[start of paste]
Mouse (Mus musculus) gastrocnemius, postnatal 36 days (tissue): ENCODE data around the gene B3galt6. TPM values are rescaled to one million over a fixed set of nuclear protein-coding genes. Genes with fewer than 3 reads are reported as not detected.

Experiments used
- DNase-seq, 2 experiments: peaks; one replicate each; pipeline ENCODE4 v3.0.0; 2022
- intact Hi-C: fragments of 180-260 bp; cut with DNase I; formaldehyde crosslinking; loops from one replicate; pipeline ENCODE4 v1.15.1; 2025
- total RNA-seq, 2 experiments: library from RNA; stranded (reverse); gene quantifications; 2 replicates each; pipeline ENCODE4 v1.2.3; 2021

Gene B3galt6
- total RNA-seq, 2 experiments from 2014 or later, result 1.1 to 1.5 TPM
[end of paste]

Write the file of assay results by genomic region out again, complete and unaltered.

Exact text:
Mouse (Mus musculus) gastrocnemius, postnatal 36 days (tissue): ENCODE data around the gene B3galt6. TPM values are rescaled to one million over a fixed set of nuclear protein-coding genes. Genes with fewer than 3 reads are reported as not detected.

Experiments used
- DNase-seq, 2 experiments: peaks; one replicate each; pipeline ENCODE4 v3.0.0; 2022
- intact Hi-C: fragments of 180-260 bp; cut with DNase I; formaldehyde crosslinking; loops from one replicate; pipeline ENCODE4 v1.15.1; 2025
- total RNA-seq, 2 experiments: library from RNA; stranded (reverse); gene quantifications; 2 replicates each; pipeline ENCODE4 v1.2.3; 2021

Gene B3galt6
- total RNA-seq, 2 experiments from 2014 or later, result 1.1 to 1.5 TPM